Recently I attended the North Dakota Library Association’s Author Alley and I got to meet many talented local and regional authors. Karlene Tura Clark is one of them, and I was ever so glad she consented to be interviewed here.
Tell us a little about yourself and your background?
I’m a full time librarian with too many hobbies. Besides writing, I do many handcrafts and have a side business of painting and selling miniature figures for tabletop gaming. I’m married, no children, but with a very sassy African Grey Parrot that isn’t afraid to tell us what she wants.
How do you make time to write?
15-minute increments. I use at least my morning break at work to do writing. At some point on the weekends, I will block out an hour or two for editing purposes.
Do you believe in writer’s block?
Yes, but only in regards to the story being worked on. When that happens, I set the current project aside and just free write ideas for other stories, voices of other characters, or work on a “rap sheet” with information like you would give to the police if a character was reported missing.
Tell us a bit about the genre you write and why you love it.
Fantasy has always been a way for me to get away from things, whether that be what’s on the news, what’s happening around me, or simply for the sheer joy and magic of the story. My favorite author is Mercedes Lackey. Many of her creative ideas inspired me. She has books where elves are allergic to cold iron yet race cars, she’s done retellings of fairy tales, and she’s created the Heralds of Valdemar – Vanyel’s story was one of my favorite; I wore out three copies of the book when I was younger!
Fantasy always involves magic in some form, whether it’s low or high magic. In either case, there are rules and structure that consistently determine the use of abilities. High magic usually means there is a lot of magic with some world dependence on it, while low is just an element of the background of the story.
How are you publishing your recent book and why? (*e.g. Indie, traditional or both)
I have a short story published with Edge, but otherwise, I have done everything independently. The world is becoming more accepting of self-publishing, and doing so gives you greater independence in choosing cover art, design, and royalties. There are also cases where I have known authors that have been “burned” by some of their smaller publishers, which makes me a little nervous. However, I’m still interested in eventually doing a book with someplace like Tor or Orbit!
Are you an Introvert or Extrovert? How does this affect your work?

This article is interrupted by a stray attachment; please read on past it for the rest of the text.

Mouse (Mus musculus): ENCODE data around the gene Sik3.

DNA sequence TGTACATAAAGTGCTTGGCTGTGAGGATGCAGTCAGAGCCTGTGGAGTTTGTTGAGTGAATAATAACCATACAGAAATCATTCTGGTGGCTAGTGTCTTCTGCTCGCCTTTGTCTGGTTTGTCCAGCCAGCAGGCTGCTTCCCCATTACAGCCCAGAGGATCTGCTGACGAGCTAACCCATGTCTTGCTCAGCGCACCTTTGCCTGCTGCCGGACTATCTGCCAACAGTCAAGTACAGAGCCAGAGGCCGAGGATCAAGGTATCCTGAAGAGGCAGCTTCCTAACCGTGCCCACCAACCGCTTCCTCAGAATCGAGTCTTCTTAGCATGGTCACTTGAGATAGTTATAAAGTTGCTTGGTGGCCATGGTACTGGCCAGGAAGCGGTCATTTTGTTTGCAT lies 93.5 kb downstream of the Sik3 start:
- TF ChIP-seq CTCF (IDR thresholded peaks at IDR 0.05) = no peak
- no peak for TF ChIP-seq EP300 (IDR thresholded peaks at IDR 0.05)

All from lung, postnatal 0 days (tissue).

I’m an introvert. Extroverts tend to be more interested in conversation, engaging others. Introverts like me are people watchers. We observe before we engage. This ability has given me great ideas for stories over the years.
What is your favorite motivational phrase?
“Everything we hear is an opinion, not a fact. Everything we see is a perspective, not the truth” (Marcus Aurelius).
It has encouraged me to always consider the other side of situations while I’m writing – what would others think? What might my character have understood incorrectly? What are the results of that misunderstanding?
What advice would you give to aspiring writers?
BIC-HOK: Butt in chair; hands on keyboard. I’ve heard so many people say “I want to write a novel, but I just don’t have time.” What that really means is you are not serious (yet) about doing it. Think how many times in your life you rearrange things to make time for something. As I said earlier, I often only have 15 minutes a day to write. That means I write. I set a timer. If I get interrupted, I stop the timer until I come back to it. If I get stuck on the current story, I write something else, I journal, I free write. Just… write! No excuses.
EDIT. Your first draft is never good. It doesn’t matter how many of your friends are impressed – it will still need polish. It will still need details. It will still need to clean up. Do the spellchecks, grammar checks, do a check for words you use A LOT, and have someone check for inconsistencies.
Where can readers find you on the World Wide Web?
Do you have an excerpt you’d like to share with us?
From my latest book is Assassin’s Gift.
“At least he’s not dead, milord.” The voice was familiar, coming from someone sitting next to him.
“Bless the Lights for that, you idiot.” A man’s gruff voice barked. “What were you thinking leaving your mixtures about?” From the tone of the lord’s voice, the other had made a grave error in his judgment. “Remedial lessons, boy: he dies, and your life will be forfeit as well. You know the rules. Any errors are your sole responsibility.”
A violent tremor shook Aern as a coughing jag swept the entire frame of his eight-year-old body. He was turned to his side, just barely in time as everything in his stomach rushed out. He could barely catch a breath as wave after wave of retching emptied everything back out. It gurgled from his throat, bubbling as it left him to spray outward, running down his cheek, into his black hair.
Pulling his knees up, Aern tried to relieve the intense cramping in his stomach. As the fit finally passed, Aern opened his pale blue eyes and looked around. His vision was still hazy, but he could see the boy that had given him the treat.